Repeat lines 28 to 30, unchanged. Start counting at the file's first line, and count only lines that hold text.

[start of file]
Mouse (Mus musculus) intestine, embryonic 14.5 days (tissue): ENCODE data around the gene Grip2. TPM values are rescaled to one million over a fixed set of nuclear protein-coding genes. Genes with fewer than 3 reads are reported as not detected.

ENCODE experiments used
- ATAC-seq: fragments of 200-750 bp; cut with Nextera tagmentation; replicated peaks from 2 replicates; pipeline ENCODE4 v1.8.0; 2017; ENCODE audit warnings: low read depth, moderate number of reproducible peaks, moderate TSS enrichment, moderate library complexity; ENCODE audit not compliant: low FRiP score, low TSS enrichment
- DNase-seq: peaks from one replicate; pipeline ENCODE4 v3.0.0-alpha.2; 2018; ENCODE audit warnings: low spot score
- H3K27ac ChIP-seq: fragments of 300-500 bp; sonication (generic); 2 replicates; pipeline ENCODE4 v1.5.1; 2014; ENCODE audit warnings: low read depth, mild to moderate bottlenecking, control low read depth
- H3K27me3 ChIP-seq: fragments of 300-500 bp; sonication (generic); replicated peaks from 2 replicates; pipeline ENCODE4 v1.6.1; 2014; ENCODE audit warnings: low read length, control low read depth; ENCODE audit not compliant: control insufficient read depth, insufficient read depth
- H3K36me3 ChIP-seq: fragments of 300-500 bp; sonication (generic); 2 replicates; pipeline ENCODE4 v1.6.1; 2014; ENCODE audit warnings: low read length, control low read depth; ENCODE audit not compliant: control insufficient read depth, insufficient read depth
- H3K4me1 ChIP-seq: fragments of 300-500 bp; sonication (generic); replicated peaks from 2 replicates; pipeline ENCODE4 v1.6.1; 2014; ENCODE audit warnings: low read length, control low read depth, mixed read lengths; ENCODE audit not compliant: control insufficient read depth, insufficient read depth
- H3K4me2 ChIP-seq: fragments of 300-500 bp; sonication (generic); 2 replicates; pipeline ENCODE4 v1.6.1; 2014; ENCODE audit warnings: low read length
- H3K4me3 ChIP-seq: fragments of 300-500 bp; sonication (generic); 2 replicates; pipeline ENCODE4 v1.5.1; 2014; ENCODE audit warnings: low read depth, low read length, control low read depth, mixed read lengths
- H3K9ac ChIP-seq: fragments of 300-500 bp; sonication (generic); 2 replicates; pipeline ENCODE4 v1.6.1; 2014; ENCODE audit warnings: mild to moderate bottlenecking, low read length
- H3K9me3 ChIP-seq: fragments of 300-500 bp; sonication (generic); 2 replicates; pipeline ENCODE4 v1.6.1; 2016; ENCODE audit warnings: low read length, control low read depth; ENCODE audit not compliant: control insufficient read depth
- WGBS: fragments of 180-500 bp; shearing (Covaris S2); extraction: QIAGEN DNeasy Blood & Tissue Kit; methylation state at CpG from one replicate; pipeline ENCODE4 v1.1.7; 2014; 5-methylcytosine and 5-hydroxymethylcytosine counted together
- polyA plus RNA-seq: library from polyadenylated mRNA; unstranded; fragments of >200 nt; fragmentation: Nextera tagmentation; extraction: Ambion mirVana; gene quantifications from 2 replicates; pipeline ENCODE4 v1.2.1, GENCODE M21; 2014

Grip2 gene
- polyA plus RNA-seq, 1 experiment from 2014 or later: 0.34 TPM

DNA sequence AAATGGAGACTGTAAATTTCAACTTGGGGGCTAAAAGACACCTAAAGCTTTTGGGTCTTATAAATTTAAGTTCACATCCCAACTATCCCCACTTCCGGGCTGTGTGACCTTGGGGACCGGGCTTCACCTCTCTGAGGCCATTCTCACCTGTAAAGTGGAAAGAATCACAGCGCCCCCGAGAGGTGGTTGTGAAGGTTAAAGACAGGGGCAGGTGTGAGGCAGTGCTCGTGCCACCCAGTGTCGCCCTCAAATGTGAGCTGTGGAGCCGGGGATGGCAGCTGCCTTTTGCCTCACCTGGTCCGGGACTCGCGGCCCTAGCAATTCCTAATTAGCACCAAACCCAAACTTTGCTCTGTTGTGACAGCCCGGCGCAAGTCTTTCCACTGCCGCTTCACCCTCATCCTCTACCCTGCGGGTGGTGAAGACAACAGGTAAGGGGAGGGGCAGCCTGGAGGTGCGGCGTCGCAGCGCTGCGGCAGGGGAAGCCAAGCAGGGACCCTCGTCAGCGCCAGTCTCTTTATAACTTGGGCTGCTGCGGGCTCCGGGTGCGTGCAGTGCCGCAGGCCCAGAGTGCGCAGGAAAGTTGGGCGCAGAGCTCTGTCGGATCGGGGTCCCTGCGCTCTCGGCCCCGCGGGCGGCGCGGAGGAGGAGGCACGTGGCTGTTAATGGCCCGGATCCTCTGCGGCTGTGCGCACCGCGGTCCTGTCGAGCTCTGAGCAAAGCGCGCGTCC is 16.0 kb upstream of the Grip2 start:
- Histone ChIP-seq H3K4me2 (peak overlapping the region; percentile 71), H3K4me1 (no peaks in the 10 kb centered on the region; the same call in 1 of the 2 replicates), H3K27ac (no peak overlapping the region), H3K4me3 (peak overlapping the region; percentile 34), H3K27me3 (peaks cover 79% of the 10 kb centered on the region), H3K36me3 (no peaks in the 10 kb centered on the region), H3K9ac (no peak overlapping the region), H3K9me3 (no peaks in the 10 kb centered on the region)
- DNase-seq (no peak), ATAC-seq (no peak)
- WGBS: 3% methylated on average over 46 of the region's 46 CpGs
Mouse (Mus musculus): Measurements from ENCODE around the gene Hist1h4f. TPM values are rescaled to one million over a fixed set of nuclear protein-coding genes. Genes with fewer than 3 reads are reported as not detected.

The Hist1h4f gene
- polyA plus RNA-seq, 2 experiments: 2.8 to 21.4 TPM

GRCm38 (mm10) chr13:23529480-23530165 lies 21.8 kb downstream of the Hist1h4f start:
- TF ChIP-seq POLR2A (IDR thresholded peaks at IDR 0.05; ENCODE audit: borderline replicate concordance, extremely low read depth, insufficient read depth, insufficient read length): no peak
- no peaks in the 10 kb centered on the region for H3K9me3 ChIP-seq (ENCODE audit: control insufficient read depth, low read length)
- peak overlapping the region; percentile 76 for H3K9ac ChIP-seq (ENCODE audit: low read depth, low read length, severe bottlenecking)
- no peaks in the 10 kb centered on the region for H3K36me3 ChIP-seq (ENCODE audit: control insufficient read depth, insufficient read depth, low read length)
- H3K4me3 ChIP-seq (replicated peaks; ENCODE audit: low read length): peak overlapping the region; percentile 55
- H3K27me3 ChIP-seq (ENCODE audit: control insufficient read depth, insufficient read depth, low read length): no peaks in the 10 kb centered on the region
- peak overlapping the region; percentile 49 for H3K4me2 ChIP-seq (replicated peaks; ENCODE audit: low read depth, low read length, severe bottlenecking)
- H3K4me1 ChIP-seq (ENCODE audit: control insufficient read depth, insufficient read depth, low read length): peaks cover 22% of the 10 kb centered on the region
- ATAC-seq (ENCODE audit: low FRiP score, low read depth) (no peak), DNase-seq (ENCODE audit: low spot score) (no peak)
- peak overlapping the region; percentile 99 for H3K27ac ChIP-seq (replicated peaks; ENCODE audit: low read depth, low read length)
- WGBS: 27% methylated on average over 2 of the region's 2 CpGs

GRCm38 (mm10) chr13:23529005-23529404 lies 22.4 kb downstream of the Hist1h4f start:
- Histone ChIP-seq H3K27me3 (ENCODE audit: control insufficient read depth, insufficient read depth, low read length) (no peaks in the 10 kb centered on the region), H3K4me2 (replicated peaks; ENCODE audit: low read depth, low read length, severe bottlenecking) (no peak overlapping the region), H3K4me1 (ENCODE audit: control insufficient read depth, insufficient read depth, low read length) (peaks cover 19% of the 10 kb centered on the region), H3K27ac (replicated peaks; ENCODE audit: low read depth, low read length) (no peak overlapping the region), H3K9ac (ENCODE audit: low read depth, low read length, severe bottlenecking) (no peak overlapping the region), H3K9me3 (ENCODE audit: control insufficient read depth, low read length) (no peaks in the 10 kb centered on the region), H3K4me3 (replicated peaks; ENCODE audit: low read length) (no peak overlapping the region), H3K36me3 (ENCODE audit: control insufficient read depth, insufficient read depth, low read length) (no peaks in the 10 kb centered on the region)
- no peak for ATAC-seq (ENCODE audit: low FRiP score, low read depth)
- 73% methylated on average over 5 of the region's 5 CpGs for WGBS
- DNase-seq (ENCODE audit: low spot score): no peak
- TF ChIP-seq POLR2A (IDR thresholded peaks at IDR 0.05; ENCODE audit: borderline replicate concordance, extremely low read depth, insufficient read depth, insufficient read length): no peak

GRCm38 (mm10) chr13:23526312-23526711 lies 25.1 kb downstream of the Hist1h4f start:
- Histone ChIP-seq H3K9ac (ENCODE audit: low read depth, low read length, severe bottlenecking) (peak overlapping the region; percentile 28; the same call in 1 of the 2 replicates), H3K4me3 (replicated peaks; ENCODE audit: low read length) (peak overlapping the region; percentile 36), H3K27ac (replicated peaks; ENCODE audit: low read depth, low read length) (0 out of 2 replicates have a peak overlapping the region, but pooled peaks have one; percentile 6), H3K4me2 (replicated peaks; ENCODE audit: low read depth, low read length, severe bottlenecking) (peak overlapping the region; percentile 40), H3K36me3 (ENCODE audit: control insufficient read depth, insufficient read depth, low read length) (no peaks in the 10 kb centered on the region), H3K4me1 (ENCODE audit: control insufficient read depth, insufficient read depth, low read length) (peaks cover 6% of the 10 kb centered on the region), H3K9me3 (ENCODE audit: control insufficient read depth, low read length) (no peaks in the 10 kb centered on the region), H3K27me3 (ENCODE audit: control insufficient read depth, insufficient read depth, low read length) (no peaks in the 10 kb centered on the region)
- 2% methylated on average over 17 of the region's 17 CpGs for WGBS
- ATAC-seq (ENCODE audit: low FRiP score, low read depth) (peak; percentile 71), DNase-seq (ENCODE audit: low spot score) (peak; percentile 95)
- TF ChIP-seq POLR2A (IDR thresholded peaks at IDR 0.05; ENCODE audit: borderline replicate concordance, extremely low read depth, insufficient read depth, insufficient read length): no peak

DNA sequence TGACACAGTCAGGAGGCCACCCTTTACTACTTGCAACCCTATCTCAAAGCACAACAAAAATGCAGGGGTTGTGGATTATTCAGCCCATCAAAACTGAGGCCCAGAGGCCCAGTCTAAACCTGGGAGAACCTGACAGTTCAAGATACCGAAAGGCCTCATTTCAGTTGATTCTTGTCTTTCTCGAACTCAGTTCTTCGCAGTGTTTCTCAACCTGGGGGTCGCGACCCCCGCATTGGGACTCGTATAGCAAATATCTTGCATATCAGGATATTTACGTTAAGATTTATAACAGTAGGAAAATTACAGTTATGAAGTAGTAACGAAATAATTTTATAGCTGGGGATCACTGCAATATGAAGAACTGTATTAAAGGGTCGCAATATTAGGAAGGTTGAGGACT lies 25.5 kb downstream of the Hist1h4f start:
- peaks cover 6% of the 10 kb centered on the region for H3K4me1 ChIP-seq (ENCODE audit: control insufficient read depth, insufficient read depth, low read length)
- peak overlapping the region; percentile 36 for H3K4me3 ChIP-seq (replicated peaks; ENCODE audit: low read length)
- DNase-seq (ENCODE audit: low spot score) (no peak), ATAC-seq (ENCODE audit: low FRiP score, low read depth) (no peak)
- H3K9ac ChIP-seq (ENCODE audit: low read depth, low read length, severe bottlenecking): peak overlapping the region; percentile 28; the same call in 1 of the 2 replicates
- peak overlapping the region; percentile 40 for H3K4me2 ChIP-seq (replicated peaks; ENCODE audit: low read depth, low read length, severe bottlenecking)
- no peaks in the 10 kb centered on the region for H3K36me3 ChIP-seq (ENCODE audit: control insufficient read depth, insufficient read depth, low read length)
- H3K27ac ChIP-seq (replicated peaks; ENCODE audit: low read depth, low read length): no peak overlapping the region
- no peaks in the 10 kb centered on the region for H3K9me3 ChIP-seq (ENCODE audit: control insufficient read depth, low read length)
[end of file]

- no peaks in the 10 kb centered on the region for H3K36me3 ChIP-seq (ENCODE audit: control insufficient read depth, insufficient read depth, low read length)
- H3K4me3 ChIP-seq (replicated peaks; ENCODE audit: low read length): peak overlapping the region; percentile 55
- H3K27me3 ChIP-seq (ENCODE audit: control insufficient read depth, insufficient read depth, low read length): no peaks in the 10 kb centered on the region